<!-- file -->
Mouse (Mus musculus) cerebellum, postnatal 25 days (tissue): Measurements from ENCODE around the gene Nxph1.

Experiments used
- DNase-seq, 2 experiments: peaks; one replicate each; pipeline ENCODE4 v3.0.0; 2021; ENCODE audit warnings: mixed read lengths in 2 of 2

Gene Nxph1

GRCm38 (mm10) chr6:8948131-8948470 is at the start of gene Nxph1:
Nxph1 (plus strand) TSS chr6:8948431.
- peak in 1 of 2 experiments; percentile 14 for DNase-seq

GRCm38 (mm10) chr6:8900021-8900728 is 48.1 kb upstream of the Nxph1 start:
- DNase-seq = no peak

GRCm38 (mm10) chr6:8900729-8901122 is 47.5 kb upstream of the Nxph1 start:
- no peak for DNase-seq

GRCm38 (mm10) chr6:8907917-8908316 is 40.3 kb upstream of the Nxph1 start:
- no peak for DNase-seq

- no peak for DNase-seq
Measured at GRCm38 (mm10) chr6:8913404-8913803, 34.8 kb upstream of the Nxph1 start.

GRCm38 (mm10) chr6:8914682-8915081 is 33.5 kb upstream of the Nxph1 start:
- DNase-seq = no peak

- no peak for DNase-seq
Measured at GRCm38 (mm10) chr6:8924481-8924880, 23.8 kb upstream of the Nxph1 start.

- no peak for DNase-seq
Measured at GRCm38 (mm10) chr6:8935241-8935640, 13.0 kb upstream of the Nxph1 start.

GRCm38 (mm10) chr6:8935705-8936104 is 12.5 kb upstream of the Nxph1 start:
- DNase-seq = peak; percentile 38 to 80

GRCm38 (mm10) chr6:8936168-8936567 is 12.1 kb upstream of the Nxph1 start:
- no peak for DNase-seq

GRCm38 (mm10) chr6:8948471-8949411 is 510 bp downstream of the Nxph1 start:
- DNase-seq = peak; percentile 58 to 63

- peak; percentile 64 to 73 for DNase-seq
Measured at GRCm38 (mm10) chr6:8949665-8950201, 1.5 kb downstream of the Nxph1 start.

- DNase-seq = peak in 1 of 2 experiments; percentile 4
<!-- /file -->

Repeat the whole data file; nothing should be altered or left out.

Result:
Mouse (Mus musculus) cerebellum, postnatal 25 days (tissue): Measurements from ENCODE around the gene Nxph1.

Experiments used
- DNase-seq, 2 experiments: peaks; one replicate each; pipeline ENCODE4 v3.0.0; 2021; ENCODE audit warnings: mixed read lengths in 2 of 2

Gene Nxph1

GRCm38 (mm10) chr6:8948131-8948470 is at the start of gene Nxph1:
Nxph1 (plus strand) TSS chr6:8948431.
- peak in 1 of 2 experiments; percentile 14 for DNase-seq

GRCm38 (mm10) chr6:8900021-8900728 is 48.1 kb upstream of the Nxph1 start:
- DNase-seq = no peak

GRCm38 (mm10) chr6:8900729-8901122 is 47.5 kb upstream of the Nxph1 start:
- no peak for DNase-seq

GRCm38 (mm10) chr6:8907917-8908316 is 40.3 kb upstream of the Nxph1 start:
- no peak for DNase-seq

- no peak for DNase-seq
Measured at GRCm38 (mm10) chr6:8913404-8913803, 34.8 kb upstream of the Nxph1 start.

GRCm38 (mm10) chr6:8914682-8915081 is 33.5 kb upstream of the Nxph1 start:
- DNase-seq = no peak

- no peak for DNase-seq
Measured at GRCm38 (mm10) chr6:8924481-8924880, 23.8 kb upstream of the Nxph1 start.

- no peak for DNase-seq
Measured at GRCm38 (mm10) chr6:8935241-8935640, 13.0 kb upstream of the Nxph1 start.

GRCm38 (mm10) chr6:8935705-8936104 is 12.5 kb upstream of the Nxph1 start:
- DNase-seq = peak; percentile 38 to 80

GRCm38 (mm10) chr6:8936168-8936567 is 12.1 kb upstream of the Nxph1 start:
- no peak for DNase-seq

GRCm38 (mm10) chr6:8948471-8949411 is 510 bp downstream of the Nxph1 start:
- DNase-seq = peak; percentile 58 to 63

- peak; percentile 64 to 73 for DNase-seq
Measured at GRCm38 (mm10) chr6:8949665-8950201, 1.5 kb downstream of the Nxph1 start.

- DNase-seq = peak in 1 of 2 experiments; percentile 4